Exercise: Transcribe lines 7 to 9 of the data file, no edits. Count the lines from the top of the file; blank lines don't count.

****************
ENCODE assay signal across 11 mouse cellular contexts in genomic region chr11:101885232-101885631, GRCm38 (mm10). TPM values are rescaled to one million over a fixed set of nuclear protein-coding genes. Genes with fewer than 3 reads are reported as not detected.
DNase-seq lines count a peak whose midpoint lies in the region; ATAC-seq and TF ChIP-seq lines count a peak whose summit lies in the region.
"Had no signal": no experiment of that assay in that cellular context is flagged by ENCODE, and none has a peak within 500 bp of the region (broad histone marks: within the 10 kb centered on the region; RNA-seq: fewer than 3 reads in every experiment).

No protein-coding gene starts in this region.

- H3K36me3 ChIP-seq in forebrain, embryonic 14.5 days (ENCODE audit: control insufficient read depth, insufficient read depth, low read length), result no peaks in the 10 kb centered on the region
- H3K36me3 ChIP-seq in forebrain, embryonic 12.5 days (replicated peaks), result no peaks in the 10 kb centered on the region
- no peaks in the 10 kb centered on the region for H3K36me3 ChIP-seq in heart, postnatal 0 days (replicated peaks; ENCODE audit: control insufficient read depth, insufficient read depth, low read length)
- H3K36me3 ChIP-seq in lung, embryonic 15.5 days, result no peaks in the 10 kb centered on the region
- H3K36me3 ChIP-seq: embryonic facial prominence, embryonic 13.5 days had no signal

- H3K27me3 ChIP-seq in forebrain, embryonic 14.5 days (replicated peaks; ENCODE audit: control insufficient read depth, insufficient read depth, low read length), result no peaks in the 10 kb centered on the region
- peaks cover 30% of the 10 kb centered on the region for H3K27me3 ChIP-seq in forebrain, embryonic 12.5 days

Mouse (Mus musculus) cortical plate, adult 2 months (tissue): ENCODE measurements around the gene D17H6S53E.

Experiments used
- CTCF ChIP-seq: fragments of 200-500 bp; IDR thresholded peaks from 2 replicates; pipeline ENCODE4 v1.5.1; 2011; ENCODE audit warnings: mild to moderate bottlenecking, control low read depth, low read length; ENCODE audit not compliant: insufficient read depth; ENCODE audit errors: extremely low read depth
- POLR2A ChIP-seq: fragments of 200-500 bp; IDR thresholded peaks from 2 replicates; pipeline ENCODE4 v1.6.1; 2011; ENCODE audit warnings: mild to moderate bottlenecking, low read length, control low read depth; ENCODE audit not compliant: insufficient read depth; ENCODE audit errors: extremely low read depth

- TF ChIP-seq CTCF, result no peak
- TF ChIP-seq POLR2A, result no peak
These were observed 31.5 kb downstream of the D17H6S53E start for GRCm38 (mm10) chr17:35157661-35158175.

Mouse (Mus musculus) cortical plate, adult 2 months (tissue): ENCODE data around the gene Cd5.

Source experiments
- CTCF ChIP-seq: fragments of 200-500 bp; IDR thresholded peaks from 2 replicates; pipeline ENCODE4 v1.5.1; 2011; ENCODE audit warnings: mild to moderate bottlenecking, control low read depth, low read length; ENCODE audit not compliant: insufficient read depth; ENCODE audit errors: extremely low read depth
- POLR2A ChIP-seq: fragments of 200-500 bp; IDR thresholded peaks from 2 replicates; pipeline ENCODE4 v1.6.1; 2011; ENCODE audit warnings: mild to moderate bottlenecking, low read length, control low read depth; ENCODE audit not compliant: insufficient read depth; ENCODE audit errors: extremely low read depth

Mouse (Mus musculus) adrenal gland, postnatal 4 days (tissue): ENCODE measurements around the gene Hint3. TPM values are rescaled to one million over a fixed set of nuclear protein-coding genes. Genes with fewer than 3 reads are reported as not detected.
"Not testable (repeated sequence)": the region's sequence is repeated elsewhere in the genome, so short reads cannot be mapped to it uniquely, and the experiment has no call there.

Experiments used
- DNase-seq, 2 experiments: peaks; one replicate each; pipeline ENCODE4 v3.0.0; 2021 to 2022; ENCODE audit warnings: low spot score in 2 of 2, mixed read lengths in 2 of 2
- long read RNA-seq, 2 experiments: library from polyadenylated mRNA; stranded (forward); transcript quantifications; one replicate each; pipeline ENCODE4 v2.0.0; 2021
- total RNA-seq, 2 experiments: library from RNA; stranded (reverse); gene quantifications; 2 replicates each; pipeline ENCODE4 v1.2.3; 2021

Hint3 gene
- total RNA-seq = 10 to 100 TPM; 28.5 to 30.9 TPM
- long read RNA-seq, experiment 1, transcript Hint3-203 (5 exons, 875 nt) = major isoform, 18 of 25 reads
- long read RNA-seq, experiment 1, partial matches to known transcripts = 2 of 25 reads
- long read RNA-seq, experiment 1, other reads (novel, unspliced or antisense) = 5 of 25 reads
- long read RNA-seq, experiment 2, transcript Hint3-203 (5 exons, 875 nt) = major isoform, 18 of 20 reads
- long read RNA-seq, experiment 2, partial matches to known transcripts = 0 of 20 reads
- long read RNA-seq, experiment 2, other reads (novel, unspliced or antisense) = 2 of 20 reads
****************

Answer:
- no peaks in the 10 kb centered on the region for H3K36me3 ChIP-seq in heart, postnatal 0 days (replicated peaks; ENCODE audit: control insufficient read depth, insufficient read depth, low read length)
- H3K36me3 ChIP-seq in lung, embryonic 15.5 days, result no peaks in the 10 kb centered on the region
- H3K36me3 ChIP-seq: embryonic facial prominence, embryonic 13.5 days had no signal